While for the most part Zagreb Airport is your stock, average – and flat out uninteresting – regional gateway, every once in awhile it does have a few bright moments 🙂 . As reported previously on several occasions, these usually include visits by rare and interesting cargo and passenger charters, which make use of the airport’s proximity to the country’s capital, its low traffic volume (something the airport management is none too happy about! 😀 ) and generally its favorable strategic position at the entrance to the Balkans.
However, the rulebook on what is interesting had been completely re-written between 8 and 10 November, when Zagreb was host to the world’s most impressive aircraft (bar the Concorde): the fantastic – and fantastically huge! – Antonov An-225 Mriya 🙂 .
The aviation event of the year – which had drawn in over 10,000 visitors according to Police statistics – the 225’s 8 Nov arrival had marked the type’s first visit to Croatian soil, naturally sending the locals into a frenzy 😀 . Making headlines even in the normally-unimpressed mainstream media, the Mriya was in town to pick up a locally-made 140 ton electrical transformer urgently needed on the Philippine island of Cebu. Ironically, at “just” EUR 1.5 million, the transformer itself is significantly cheaper than the EUR 2.2 million bill for flying it there – which says a lot about the urgency of its delivery! (destined for the San Lorenzo powerplant, it is due to replace a previous unit – also made in Croatia – which had been heavily damaged in a flood and then, for that little extra something, struck by lightning)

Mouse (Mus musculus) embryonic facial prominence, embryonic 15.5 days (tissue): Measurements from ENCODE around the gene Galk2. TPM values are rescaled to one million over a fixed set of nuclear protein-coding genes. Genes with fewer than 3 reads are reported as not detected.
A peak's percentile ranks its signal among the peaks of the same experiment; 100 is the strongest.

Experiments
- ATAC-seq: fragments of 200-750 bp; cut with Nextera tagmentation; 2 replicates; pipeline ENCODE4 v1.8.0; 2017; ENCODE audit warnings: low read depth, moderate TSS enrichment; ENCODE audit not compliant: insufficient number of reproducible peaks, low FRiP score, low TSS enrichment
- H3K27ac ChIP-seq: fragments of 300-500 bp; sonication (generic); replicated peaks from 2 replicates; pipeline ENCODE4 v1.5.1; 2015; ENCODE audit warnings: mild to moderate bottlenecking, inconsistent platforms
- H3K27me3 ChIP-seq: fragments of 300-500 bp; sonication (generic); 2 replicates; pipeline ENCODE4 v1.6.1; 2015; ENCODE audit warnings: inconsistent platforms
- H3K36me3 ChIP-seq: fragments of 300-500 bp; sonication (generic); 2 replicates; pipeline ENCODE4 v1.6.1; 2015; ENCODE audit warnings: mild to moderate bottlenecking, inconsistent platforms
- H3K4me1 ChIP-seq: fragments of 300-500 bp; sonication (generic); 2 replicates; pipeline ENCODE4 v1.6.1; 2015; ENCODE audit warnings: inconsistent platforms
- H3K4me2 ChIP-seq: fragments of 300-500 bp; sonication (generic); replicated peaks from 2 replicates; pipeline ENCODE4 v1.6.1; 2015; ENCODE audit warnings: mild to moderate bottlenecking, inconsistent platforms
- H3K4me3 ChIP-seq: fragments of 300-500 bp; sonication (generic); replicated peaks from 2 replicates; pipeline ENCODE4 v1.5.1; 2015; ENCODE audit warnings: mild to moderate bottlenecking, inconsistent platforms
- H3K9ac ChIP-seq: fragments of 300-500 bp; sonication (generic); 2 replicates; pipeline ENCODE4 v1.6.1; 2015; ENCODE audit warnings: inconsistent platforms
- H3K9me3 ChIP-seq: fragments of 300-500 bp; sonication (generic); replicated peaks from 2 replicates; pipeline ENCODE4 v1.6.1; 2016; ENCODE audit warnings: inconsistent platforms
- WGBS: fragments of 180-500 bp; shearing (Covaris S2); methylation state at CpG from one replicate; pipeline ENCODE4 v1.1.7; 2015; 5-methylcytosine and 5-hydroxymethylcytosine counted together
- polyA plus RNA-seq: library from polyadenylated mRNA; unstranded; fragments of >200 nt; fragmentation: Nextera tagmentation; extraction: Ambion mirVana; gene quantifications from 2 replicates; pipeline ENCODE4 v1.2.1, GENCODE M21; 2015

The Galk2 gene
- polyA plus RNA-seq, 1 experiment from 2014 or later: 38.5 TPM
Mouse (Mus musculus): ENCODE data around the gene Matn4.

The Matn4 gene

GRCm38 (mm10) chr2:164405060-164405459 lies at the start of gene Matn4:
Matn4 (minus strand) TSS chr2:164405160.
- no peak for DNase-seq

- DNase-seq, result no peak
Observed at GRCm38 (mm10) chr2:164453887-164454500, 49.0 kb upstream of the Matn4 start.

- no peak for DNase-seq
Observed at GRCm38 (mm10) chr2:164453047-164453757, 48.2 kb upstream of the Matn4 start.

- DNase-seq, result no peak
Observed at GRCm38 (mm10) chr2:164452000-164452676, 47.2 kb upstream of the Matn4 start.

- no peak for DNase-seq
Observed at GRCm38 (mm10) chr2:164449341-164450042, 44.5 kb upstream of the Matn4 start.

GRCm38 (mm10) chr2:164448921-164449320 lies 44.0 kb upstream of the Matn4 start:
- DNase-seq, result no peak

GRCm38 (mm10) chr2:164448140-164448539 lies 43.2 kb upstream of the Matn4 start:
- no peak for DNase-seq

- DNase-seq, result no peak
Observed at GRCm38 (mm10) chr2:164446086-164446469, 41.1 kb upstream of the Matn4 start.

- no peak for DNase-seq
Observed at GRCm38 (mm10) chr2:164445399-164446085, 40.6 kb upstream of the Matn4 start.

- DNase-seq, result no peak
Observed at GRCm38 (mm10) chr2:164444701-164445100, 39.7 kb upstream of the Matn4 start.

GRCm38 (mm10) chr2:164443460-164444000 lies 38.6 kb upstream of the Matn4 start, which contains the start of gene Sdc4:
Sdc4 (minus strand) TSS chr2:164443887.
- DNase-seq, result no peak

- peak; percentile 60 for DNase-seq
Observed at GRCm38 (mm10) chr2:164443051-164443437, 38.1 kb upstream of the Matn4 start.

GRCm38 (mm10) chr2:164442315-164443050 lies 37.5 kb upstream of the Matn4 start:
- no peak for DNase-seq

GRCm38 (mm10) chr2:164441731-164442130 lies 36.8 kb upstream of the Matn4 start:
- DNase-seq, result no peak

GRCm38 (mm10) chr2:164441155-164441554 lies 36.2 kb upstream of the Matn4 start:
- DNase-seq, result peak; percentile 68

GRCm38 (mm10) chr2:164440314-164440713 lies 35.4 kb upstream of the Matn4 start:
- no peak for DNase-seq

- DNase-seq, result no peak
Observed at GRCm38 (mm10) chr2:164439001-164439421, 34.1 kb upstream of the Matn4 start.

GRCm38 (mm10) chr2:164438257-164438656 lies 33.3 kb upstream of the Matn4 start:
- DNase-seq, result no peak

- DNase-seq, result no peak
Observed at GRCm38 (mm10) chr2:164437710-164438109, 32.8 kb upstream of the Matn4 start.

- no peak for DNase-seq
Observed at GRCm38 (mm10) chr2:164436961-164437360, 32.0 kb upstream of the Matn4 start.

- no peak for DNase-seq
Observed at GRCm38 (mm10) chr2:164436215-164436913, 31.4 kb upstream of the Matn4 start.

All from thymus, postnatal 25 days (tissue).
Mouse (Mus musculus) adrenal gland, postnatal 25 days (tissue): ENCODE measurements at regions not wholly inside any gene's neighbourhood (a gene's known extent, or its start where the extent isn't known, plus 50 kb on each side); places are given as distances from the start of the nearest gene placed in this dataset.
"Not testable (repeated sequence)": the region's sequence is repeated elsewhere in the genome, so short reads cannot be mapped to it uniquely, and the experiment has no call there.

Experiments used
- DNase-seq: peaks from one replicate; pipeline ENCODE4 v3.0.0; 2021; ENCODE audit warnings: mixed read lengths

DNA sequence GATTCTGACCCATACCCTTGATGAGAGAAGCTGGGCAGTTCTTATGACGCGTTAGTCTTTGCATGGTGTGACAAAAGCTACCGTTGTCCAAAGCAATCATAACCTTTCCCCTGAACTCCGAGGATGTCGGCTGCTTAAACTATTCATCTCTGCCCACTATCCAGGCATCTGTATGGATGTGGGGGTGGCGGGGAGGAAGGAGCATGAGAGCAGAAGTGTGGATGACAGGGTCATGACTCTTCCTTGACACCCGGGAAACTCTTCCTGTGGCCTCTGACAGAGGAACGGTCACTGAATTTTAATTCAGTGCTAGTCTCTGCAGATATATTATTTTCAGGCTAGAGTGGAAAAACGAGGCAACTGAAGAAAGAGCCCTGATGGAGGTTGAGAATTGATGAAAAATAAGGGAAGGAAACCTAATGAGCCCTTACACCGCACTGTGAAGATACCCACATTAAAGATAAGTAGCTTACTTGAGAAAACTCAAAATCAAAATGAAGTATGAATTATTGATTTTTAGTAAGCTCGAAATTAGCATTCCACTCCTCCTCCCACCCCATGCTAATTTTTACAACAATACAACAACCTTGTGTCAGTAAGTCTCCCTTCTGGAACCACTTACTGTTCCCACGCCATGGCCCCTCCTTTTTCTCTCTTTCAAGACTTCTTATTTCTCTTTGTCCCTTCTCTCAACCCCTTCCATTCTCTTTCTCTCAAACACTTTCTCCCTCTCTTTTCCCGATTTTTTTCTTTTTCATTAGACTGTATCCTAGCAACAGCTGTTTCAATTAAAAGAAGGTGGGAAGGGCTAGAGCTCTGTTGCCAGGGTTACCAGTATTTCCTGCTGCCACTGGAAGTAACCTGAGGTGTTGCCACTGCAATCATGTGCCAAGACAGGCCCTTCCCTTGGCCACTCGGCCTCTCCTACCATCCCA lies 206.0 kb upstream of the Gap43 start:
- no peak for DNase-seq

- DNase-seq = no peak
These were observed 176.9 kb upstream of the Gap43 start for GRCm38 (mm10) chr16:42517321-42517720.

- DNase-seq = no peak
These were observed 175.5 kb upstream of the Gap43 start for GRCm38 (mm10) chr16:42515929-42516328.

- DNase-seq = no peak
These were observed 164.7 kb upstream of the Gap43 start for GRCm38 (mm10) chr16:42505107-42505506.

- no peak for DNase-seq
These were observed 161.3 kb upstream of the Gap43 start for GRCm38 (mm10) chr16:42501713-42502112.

While news of this fantastic export success did wonders for national morale – and rightfully heaped praise on the engineers of Končar Power Transformers Ltd. who’d built the thing in less than two months – this particular Croat was somewhat more interested in the actual delivery truck 😀 . Thanks to a one-in-a-million stroke of luck, I’d managed to secure free run of the entire aircraft – thanks to its Captain, Dmitry Antonov, as well as fellow aviation photographers Petar M. of Croatia and Tamas M. of Hungary – giving me an amazing insight into the workings of this awe-inspiring machine… 🙂